Two Poems / by Jordan Smith-Zodrow


Simmering, golden light,
Weighting the small world.
Even gnats absorb it
To become something more
Than mortality,
Dust motes that swirl of their own volition.
Spears of green
Reach skyward, some leaning,
Still with adoration.
There’s a mirage in the fan of water
Flung deliberately,
The reliable sound of the sprinkler.
Air smells cool without forgetting
The warmth of fading day.
The way grass was proud 
And insects
Were living constellations.






My fingers explored your body,
fragile spider legs
leaving trails of gossamer strands.

As the heavy fog of fall hangs,
I smell crumpled leaves,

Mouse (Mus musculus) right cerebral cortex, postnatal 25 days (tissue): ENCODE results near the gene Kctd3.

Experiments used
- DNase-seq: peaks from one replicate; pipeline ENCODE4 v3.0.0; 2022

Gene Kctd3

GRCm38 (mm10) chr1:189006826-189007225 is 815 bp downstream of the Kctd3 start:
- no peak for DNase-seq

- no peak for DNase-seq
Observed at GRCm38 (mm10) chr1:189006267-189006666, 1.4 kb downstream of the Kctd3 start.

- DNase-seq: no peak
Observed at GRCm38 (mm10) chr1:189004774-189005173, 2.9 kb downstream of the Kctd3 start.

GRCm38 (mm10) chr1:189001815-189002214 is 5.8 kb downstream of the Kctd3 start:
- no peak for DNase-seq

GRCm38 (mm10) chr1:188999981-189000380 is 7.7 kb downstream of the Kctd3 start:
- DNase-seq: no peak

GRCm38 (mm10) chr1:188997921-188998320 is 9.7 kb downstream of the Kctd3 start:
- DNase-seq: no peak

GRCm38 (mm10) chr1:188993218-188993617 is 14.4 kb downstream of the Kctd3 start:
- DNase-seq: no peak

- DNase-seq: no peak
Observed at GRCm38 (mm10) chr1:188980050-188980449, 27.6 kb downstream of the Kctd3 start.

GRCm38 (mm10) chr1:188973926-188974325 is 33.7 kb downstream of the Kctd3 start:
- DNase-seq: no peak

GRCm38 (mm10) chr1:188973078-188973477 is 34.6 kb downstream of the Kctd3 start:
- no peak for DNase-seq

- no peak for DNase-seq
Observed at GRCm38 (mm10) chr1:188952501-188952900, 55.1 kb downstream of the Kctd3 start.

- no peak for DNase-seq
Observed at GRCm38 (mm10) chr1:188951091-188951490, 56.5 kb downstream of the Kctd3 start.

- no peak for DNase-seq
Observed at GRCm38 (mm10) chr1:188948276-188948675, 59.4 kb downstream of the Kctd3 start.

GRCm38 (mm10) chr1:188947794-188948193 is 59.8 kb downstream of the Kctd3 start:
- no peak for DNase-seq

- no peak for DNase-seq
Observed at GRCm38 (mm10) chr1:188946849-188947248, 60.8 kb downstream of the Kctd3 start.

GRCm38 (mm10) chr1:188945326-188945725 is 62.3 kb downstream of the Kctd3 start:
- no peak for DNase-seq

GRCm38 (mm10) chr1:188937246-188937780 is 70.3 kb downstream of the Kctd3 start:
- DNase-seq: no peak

your hair.

The cool of your skin in the overgrown grass,
untouched, perfect,
like the glittering orbs of dew.

Your mouth a surprise,
a frightened bird in the underbrush.

Your nails drew me to the present,
as the clouds remind me of your eyes,
slowly transitioning, milk white.

An eternal gaze,
something like devotion,
and you are there always

Lying like a vigil
in my unseen heart,
long tangled in the overgrowth.





Jordan Smith-Zodrow graduated from Seattle Pacific University with a BA in English. Her poetry has previously appeared in Gap Tooth. She can be reached at